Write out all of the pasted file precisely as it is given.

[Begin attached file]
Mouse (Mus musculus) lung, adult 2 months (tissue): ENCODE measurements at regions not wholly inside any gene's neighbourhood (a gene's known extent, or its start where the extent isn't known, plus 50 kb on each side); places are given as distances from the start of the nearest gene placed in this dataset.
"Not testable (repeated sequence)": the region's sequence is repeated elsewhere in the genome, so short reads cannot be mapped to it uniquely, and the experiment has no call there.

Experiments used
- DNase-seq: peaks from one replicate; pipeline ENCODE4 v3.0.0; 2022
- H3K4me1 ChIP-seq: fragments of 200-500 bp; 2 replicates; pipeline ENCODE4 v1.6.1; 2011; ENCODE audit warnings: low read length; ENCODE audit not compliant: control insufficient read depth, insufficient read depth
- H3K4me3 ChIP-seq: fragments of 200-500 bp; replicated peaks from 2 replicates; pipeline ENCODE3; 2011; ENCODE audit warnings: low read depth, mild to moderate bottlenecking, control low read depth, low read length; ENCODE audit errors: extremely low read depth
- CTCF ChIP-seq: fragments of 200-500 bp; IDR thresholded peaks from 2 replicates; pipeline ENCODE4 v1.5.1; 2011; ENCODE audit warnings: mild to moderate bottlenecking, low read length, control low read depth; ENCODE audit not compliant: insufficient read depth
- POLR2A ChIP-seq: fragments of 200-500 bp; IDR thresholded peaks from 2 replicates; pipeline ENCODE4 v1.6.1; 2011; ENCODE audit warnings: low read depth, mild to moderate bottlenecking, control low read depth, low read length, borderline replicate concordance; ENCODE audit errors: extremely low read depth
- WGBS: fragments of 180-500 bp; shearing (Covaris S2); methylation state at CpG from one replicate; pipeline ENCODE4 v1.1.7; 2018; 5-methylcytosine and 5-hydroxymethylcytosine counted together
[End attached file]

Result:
Mouse (Mus musculus) lung, adult 2 months (tissue): ENCODE measurements at regions not wholly inside any gene's neighbourhood (a gene's known extent, or its start where the extent isn't known, plus 50 kb on each side); places are given as distances from the start of the nearest gene placed in this dataset.
"Not testable (repeated sequence)": the region's sequence is repeated elsewhere in the genome, so short reads cannot be mapped to it uniquely, and the experiment has no call there.

Experiments used
- DNase-seq: peaks from one replicate; pipeline ENCODE4 v3.0.0; 2022
- H3K4me1 ChIP-seq: fragments of 200-500 bp; 2 replicates; pipeline ENCODE4 v1.6.1; 2011; ENCODE audit warnings: low read length; ENCODE audit not compliant: control insufficient read depth, insufficient read depth
- H3K4me3 ChIP-seq: fragments of 200-500 bp; replicated peaks from 2 replicates; pipeline ENCODE3; 2011; ENCODE audit warnings: low read depth, mild to moderate bottlenecking, control low read depth, low read length; ENCODE audit errors: extremely low read depth
- CTCF ChIP-seq: fragments of 200-500 bp; IDR thresholded peaks from 2 replicates; pipeline ENCODE4 v1.5.1; 2011; ENCODE audit warnings: mild to moderate bottlenecking, low read length, control low read depth; ENCODE audit not compliant: insufficient read depth
- POLR2A ChIP-seq: fragments of 200-500 bp; IDR thresholded peaks from 2 replicates; pipeline ENCODE4 v1.6.1; 2011; ENCODE audit warnings: low read depth, mild to moderate bottlenecking, control low read depth, low read length, borderline replicate concordance; ENCODE audit errors: extremely low read depth
- WGBS: fragments of 180-500 bp; shearing (Covaris S2); methylation state at CpG from one replicate; pipeline ENCODE4 v1.1.7; 2018; 5-methylcytosine and 5-hydroxymethylcytosine counted together